A nice tradition of ETH Zürich (and some other institutions) is the inaugural lecture that newly hired members of the faculty give to describe to a large audience some of their research topics (indeed, the lectures are open to the general public). I just gave my own Einführungsvorlesung, entitled “The art of sieving”. The actual lecture can be seen online, but it may also be interesting to have a look at the full beamer presentation, since I ended up presenting only about three-quarters of what I had prepared, and some of the most interesting things (at least, the closest to current research) were located towards the end. (Precisely, I stopped at the end of page 74 of the PDF).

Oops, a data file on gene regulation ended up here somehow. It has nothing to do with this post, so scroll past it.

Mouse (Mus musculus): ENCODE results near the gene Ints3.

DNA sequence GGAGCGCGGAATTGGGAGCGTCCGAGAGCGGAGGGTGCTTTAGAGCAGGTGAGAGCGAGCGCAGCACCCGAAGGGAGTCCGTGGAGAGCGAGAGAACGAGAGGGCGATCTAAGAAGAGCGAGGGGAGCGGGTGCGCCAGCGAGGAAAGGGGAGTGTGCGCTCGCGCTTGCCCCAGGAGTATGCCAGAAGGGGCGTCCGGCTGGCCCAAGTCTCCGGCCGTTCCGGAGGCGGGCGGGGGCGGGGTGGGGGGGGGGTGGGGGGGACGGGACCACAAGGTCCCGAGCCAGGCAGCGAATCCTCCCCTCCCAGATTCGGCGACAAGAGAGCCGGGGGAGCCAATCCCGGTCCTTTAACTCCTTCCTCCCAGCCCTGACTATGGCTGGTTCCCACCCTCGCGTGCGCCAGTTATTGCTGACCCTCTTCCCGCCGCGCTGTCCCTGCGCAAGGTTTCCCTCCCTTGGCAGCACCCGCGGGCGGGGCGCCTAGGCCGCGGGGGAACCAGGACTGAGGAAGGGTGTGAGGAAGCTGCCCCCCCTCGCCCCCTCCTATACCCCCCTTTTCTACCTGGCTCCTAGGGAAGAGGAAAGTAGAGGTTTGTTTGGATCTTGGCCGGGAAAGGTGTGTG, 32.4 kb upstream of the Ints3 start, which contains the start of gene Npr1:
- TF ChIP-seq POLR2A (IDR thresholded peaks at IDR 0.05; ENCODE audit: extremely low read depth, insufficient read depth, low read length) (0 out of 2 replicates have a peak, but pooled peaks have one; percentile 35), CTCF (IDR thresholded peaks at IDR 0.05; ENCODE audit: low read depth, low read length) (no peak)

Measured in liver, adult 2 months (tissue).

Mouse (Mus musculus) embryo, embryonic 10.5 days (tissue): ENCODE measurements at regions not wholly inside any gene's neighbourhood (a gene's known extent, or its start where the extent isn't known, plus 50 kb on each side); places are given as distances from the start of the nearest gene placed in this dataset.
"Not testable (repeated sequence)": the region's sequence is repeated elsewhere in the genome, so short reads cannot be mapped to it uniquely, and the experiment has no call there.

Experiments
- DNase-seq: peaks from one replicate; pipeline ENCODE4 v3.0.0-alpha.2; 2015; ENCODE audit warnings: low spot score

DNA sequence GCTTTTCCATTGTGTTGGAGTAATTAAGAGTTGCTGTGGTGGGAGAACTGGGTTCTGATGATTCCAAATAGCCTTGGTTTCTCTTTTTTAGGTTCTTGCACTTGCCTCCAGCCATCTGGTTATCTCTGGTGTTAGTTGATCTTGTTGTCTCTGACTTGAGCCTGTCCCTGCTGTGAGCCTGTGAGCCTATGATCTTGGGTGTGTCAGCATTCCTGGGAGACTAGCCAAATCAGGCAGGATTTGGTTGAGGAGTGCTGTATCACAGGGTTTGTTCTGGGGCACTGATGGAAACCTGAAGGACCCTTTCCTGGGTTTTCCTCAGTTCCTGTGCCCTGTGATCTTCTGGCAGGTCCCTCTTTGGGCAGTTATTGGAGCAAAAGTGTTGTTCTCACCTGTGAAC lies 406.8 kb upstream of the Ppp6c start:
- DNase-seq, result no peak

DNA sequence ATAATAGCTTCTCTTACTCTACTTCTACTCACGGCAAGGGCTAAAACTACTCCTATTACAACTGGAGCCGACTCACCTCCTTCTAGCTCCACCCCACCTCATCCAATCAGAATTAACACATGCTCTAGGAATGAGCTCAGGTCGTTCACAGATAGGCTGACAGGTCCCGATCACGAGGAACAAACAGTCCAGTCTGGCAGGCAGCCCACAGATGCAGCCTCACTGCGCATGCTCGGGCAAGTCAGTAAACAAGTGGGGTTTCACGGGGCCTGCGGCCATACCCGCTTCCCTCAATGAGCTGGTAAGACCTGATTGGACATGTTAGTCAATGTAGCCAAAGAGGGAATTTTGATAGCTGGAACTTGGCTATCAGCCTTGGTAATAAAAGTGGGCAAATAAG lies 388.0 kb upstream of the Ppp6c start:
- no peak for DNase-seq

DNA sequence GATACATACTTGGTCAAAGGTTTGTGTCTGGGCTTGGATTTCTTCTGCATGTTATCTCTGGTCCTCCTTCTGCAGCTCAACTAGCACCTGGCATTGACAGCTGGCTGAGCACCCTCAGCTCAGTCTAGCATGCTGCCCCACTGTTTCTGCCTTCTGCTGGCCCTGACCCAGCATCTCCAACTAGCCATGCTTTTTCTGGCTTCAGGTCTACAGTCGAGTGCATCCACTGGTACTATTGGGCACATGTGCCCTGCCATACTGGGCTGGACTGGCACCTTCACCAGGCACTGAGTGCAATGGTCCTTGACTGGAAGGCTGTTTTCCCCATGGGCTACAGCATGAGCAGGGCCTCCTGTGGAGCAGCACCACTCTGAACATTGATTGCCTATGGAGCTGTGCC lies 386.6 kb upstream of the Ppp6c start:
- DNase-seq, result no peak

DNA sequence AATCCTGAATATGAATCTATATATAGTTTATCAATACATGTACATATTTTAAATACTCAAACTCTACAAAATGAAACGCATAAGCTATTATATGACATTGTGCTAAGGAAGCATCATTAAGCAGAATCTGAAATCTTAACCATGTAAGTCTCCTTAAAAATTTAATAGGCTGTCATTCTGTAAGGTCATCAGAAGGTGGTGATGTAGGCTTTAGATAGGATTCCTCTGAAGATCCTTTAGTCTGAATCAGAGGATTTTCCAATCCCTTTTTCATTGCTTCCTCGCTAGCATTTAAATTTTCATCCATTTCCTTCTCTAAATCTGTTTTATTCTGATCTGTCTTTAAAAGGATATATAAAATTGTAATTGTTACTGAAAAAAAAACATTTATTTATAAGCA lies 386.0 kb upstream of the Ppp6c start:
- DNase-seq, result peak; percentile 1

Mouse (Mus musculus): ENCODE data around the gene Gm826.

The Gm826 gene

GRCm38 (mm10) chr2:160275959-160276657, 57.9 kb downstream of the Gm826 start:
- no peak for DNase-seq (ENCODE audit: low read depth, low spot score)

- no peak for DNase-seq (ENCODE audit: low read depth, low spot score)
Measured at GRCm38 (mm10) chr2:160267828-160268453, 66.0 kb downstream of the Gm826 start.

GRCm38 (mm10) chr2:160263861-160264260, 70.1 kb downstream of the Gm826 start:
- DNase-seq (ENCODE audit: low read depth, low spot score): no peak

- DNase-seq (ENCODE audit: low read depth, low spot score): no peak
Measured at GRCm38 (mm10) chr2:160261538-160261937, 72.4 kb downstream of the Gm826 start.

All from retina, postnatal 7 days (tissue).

Of course, my lecture does not compete — in terms of sheer viewability value — with the presentation on Monday of Marc Pollefeys, who showed the current state of the art of 3D reconstruction of objects and scenes using (2D) video and pictures, or with the (possibly apocryphal) inaugural lecture of P. L. Nageoire for the Chaire d’études des alcools forts of Collège de France.
I still hope that some of the excitement of studying primes will come through. Encouragingly, two colleagues who are now retired, and who were not previously working in “Pure” Mathematics told me during the Apéro afterwards that they are happy to study prime numbers now as a hobby, and had liked my lecture.